Monday, 24 January 2011

Thinking differently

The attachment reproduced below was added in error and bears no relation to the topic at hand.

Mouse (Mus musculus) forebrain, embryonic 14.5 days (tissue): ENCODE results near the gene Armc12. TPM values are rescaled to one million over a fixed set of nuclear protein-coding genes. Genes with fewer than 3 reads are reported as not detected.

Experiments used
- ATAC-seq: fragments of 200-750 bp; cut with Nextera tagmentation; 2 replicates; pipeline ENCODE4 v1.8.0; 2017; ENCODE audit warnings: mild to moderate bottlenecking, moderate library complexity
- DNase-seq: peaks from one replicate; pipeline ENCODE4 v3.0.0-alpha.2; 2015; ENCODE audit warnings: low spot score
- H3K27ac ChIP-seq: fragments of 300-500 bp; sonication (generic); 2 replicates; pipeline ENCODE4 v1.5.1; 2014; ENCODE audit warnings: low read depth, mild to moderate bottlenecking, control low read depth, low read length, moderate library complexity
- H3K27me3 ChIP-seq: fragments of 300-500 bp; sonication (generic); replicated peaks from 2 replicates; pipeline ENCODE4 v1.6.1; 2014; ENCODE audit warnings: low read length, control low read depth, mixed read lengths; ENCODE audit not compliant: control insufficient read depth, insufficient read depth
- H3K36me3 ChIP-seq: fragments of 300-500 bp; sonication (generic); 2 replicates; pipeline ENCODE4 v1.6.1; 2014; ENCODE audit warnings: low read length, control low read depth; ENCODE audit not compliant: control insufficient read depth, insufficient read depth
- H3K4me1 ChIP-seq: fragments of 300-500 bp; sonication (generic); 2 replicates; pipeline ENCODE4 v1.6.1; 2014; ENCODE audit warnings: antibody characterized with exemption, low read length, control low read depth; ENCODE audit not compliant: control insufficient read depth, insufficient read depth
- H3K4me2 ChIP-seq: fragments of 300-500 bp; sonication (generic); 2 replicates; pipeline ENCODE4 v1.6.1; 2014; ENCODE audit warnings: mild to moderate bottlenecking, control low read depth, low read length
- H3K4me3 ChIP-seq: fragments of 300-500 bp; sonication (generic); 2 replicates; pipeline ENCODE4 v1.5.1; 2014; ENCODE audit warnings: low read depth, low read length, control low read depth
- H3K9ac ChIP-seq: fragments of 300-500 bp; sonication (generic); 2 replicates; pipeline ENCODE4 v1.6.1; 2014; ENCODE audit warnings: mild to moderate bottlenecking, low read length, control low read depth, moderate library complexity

When couples display thought patterns at different ends of a spectrum, they often have difficulty in understanding each other. That was certainly the case with Susie and Michael. Michael likes to plan for things and once he has an idea in his head, he quickly moves on to thinking about it in detail. The more he does this, the more his plans become real and something to work towards, giving him hope for a positive future. What can be wrong with this, I hear you ask? Especially when we hear so much about the power of goal setting to help us achieve our dreams. Well... Michael's plans are built on the assumption that he and Susie will still be together. From Susie's perspective this sweeps a lot of problems under the carpet and she feels almost bullied into going along with plans that she isn't yet ready to make. Here's what we said to her: When people make decisions in life, they are motivated to make choices which either move them away from a problem they perceive or towards a future goal they want to achieve. And most decisions need a bit of both: a push away from something and a pull towards something else. This is especially true of the major decisions we make in life. Also, each of us has a tendency to be more motivated either by what we're moving ‘away from’ or by what we're moving ‘towards’. We observed you have a tendency to focus more on the ‘away from’ aspect as you approach a major decision. For example in making your decision to marry Michael, you were most strongly motivated to move away from the difficulties of your previous life. While you had an idea of what life with Michael might be, this was not a strong picture. As we helped Susie deal with the emotional baggage that came from her previous life, she found her focus shifting from her past to the present. This gave her freedom to enjoy life - a much healthier place to be where she can continue to review the past and learn from it, while making the most of now. To increase her flexibility even further, we encouraged her to set a longer term goal in general terms. (We also knew Susie prefers to think about the bigger picture, which allows her to be spontaneous and only think about the detail when she needs to.) She came up with: "By next summer I will be a self-confident person, able to hold a responsible position." Since then she has been able to make 'mini-plans' that fit her future goal. Michael and Susie haven't resolved all their differences yet but they have a much greater idea about how they contribute to their communication problems. Michael is aware he can't assume Susie has accepted his plans, simply because she hasn't disagreed with him. It is much more likely that she hasn't been able to look that far ahead. He also knows he needs to face up to looking at what is happening now before they will both be ready to move on.

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